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Media Alerts - Joffe v. Google, Inc. - Ninth Circuit
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November 6, 2013
  Joffe v. Google, Inc. - Ninth Circuit
Headline: Ninth Circuit Affirms Dismissal of Motion to Dismiss Claims that Google Inc. Violated the Wiretap Act

Areas of Law: Criminal Law; Privacy

Issues Presented: Whether payload data transmitted on an unencrypted Wi-Fi network is a "radio communication" which is exempt as an "electronic communication" that is "readily accessible to the general public" under the federal Wiretap Act 18 U.S.C. § 2511(2)(g)(i).

Brief Summary: In this class action, plaintiff Joffe filed a consolidated complaint asserting claims against Google Inc. alleging that Google Inc. violated the federal Wiretap Act 18 U.S.C. §2511 by collecting "payload data" transmitted by unencrypted Wi-Fi Networks through Google's equipment in their Street View vehicles.

The Ninth Circuit affirmed the judgment of the District Court, denying a motion to dismiss claims that Google violated the Wiretap Act when it collected data from unencrypted Wi-Fi Networks while capturing its Street View photographs. The Ninth Circuit held that Google's data collection did not fall within a Wiretap exemption set forth in 18 U.S.C. §2511(2)(g)(i) because the data collected was not a "radio communication" and such data was not an "electronic communication" that was "readily accessible to the general public."

Extended Summary: Plaintiff Joffe represents a class comprised of persons whose electronic communications were intercepted by Google Inc.'s Street View vehicles since May 25, 2007. Google Inc. launched a Street View feature in 2007 to provide users with panoramic, street-level photographs by capturing photographs through a camera mounted on Google vehicles. Google Inc. also equipped its vehicles with Wi-Fi antennas that collected data transmitted by Wi-Fi networks in nearby homes and businesses. The information collected included the network's name, router number, signal strength and whether the network was encrypted. This information was to be used to enhance Google Inc.'s "location based" services, such as those that allow mobile phone users to locate nearby restaurants or receive directions.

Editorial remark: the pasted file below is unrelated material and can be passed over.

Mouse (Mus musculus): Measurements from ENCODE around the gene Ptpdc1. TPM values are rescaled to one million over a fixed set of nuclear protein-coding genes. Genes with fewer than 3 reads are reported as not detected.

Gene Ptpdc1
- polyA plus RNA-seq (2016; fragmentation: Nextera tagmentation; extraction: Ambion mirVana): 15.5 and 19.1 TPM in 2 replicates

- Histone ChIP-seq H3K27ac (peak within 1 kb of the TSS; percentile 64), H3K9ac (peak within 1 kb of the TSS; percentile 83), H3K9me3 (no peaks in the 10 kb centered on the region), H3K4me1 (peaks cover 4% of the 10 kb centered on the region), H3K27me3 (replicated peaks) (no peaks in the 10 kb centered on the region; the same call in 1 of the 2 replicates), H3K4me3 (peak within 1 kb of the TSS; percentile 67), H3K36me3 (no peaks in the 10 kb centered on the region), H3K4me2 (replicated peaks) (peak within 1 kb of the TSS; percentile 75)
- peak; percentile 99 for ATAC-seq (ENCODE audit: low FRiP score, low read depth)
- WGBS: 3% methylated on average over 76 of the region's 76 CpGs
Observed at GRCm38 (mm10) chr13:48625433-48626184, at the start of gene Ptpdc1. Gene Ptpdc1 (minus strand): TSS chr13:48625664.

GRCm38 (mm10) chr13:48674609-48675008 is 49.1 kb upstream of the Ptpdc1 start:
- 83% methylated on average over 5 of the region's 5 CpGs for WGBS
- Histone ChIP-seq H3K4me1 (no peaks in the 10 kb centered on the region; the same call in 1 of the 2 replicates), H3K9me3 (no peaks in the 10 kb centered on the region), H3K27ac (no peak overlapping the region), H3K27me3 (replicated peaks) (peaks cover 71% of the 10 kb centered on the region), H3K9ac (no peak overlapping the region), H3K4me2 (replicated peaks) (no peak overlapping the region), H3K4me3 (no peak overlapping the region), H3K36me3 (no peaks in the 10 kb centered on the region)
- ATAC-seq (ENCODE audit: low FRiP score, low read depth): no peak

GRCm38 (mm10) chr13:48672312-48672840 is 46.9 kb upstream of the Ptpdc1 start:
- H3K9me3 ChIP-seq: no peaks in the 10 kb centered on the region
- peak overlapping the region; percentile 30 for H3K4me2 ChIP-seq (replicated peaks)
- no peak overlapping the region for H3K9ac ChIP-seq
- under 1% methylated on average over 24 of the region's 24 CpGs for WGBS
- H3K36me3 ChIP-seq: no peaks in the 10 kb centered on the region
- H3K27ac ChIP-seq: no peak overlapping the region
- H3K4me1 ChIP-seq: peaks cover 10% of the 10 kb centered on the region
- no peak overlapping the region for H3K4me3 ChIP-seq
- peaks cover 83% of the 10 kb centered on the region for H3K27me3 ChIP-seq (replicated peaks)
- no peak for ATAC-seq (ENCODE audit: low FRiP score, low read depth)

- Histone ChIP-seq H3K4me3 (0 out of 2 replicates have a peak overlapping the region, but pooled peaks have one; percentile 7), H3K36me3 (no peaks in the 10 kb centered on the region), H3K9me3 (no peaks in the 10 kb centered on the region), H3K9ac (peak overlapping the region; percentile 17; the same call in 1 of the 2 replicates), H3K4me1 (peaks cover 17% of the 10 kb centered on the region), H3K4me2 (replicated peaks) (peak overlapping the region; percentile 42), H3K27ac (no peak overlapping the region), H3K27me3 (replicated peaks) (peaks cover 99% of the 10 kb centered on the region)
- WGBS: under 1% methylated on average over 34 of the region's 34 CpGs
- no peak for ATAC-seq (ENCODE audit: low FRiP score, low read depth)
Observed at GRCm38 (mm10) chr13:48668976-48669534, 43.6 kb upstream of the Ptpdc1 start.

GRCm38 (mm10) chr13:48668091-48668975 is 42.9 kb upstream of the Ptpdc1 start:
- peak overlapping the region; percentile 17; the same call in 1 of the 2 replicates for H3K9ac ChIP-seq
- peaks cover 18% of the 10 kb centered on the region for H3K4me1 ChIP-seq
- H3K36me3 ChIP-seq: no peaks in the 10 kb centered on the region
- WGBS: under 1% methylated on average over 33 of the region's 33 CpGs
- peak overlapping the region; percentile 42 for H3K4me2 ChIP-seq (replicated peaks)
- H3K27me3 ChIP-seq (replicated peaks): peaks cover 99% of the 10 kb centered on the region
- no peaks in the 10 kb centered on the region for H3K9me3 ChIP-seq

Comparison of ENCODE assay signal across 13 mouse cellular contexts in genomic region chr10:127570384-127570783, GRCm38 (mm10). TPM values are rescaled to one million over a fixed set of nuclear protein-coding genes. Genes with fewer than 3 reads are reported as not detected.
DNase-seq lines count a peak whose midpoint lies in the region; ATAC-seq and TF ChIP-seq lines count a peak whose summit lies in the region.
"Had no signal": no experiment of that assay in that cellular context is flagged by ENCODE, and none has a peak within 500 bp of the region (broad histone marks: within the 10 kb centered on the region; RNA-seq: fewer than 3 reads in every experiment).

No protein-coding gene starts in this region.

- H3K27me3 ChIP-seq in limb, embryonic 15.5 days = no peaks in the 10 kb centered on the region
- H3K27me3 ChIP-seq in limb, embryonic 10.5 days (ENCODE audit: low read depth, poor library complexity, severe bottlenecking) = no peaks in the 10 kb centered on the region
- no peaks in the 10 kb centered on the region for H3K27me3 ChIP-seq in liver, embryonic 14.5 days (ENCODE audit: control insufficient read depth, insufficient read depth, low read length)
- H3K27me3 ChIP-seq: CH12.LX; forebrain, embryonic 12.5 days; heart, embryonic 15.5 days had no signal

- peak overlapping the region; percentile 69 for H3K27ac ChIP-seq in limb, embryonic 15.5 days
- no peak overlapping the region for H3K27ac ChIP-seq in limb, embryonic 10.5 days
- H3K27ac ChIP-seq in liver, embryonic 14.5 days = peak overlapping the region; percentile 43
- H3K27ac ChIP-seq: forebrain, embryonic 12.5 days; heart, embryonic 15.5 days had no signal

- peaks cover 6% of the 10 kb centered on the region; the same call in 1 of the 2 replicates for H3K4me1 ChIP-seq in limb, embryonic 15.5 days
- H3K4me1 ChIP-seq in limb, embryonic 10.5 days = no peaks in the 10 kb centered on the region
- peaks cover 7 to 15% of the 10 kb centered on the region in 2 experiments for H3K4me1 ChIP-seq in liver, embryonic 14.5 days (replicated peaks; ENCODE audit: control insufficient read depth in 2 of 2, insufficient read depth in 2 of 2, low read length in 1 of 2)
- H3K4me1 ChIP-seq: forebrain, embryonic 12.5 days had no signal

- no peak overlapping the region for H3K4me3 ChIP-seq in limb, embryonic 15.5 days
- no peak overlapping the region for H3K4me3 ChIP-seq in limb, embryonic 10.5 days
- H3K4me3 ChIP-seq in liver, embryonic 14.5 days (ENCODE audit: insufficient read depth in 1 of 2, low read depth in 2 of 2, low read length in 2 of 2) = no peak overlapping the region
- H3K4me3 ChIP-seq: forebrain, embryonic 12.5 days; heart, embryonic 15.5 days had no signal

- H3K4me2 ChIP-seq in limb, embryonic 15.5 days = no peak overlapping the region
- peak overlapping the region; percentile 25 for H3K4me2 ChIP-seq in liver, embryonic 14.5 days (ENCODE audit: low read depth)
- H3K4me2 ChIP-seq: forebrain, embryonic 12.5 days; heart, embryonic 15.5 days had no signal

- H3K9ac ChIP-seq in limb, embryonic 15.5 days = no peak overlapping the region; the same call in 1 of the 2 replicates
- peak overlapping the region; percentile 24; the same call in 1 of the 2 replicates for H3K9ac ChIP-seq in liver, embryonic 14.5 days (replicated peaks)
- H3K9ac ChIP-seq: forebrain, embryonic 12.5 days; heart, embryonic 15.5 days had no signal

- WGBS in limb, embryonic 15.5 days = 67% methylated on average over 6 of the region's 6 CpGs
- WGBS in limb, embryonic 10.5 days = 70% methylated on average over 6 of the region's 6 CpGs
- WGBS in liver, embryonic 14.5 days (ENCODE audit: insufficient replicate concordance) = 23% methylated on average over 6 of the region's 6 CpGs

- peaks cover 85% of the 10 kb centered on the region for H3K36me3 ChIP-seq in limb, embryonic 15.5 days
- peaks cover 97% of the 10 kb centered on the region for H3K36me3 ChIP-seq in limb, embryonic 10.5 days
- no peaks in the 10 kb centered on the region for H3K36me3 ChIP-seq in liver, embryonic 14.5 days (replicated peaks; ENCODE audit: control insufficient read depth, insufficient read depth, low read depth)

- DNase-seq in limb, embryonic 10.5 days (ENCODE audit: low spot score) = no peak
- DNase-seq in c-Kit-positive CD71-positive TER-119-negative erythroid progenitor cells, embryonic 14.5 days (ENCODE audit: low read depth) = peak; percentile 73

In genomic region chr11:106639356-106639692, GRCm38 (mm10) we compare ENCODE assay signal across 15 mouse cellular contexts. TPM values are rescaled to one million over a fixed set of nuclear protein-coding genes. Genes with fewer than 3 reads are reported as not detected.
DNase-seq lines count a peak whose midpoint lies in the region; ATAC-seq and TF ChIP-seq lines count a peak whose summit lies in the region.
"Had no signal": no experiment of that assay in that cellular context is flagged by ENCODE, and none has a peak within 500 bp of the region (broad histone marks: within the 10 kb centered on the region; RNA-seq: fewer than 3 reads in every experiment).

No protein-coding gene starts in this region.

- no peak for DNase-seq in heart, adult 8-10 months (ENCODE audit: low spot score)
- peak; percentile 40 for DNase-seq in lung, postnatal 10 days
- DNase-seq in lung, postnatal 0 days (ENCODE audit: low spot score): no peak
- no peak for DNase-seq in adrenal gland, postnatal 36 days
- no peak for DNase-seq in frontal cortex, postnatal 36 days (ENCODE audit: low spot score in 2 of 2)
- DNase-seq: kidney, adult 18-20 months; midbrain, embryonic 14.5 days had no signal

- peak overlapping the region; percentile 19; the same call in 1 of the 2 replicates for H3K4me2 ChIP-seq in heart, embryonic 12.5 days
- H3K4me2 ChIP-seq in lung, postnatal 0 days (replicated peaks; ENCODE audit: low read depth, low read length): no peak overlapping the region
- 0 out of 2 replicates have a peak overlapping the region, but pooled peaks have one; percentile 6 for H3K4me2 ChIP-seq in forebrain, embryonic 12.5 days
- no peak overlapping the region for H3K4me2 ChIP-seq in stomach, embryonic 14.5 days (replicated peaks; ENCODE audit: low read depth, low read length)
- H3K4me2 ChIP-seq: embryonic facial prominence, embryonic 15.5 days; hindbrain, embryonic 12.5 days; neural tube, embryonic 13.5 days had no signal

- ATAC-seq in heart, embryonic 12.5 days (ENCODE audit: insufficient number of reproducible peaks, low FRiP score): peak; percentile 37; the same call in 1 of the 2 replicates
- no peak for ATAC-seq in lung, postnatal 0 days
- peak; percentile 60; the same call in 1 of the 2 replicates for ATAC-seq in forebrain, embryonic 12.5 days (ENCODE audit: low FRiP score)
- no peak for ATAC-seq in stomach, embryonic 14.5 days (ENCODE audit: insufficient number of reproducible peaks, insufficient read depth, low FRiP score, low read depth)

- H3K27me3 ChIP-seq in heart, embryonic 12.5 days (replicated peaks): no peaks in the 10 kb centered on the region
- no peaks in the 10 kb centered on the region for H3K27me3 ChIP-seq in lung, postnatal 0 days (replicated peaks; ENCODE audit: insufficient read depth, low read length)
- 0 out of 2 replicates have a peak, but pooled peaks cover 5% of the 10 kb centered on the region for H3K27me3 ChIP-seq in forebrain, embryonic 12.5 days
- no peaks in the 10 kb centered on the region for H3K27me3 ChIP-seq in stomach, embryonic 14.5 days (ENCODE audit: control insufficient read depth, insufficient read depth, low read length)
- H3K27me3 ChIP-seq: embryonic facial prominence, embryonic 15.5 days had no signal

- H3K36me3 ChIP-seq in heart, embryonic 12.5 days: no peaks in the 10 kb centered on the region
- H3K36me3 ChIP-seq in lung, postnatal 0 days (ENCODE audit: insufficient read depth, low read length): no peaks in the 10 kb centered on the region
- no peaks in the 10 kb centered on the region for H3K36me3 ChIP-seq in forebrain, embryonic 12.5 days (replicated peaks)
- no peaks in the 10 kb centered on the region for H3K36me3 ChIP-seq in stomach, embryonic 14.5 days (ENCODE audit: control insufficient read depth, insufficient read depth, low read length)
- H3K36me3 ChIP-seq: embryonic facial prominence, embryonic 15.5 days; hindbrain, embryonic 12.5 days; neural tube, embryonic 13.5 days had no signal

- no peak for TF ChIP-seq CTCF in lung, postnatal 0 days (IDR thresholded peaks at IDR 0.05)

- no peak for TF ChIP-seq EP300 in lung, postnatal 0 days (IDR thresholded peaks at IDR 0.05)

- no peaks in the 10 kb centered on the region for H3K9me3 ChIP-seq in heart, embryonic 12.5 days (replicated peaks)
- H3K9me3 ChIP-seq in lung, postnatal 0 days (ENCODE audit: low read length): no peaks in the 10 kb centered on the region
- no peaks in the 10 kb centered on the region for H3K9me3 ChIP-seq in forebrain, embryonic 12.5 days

However, the antennas also collected "payload data" sent and received over unencrypted Wi-Fi networks at the moment the Street View vehicles drove by homes or businesses. Payload data includes personal emails, usernames, passwords, videos and documents. Plaintiffs sued Google Inc. under the federal Wiretap Act, 18 U.S.C. §2511, California Business and Professional Code §17200 and various state wiretap statutes. Google Inc. moved to dismiss, contending that the data collected fell under a statutory exemption that makes it lawful to intercept "electronic communications" that are "readily accessible to the general public" under 18 U.S.C. §2511(2)(g)(i).

The District Court denied Google Inc.'s motion to dismiss, holding that data transmitted over an unencrypted Wi-Fi network was not an "electronic communication" that was "readily accessible to the general public" and therefore Google Inc.'s conduct was not exempt under 18 U.S.C. §2511(2)(g)(i).

First, the Ninth Circuit noted that under the Wiretap Act § 18 U.S.C. §2511(2)(g)(i), any radio communication that is not scrambled or encrypted is considered "accessible to the general public" and is exempt from liability under the Wiretap Act. Here, however, the Ninth Circuit held that data transmitted over an unencrypted Wi-Fi network was not a "radio communication" as the ordinary meaning of a "radio communication" is a "predominantly auditory broadcast."

Furthermore, the Ninth Circuit held that the transmitted payload data was not "readily accessible to the general public" because Wi-Fi transmissions are geographically limited and fail to travel beyond where the access point is located. Wi-Fi networks are difficult to access without authentication and most of the general public lacks expertise to intercept and decode payload data transmitted over an unencrypted Wi-Fi network. As such, the judgment of the District Court was affirmed.

Panel: Judges Tashima, Bybee, and Stafford

Date of Issued Opinion: 9/10/13

Docket Number: 11-17483

Decided: Affirmed

Case Alert Author: Kimberly Whang

Counsel: Michael H. Rubin (argued), David H. Kramer, Brian M. Willen, and Caroline E. Wilson, Wilson Sonsini Goodrich & Rosati Professional Corporation for Defendant-Appellant. Elizabeth J. Cabraser (argued) and Jahan C. Sagafi, Lieff, Cabraser, Heimann & Bernstein, LLP; Kathryn E. Barnett, Lieff, Cabraser, Heimann &Bernstein, LLP; Jeffrey L. Kodroff, John A. Macoretta, and Mary Ann Giorno, Spector Roseman Kodroff & Willis, P.C.; Daniel A. Small and David A. Young, Cohen Milstein Sellers &Toll, PLLC for Plaintiffs-Appellees. Marc Rotenberg, Alan Butler, and David Jacobs, Electronic Privacy Information Center, for Amicus Curiae Electronic Privacy Information Center.

Author of Opinion: Judge Bybee

Case Alert Circuit Supervisor: Ryan T. Williams

    Posted By: Ryan Williams @ 11/06/2013 06:13 PM     9th Circuit  

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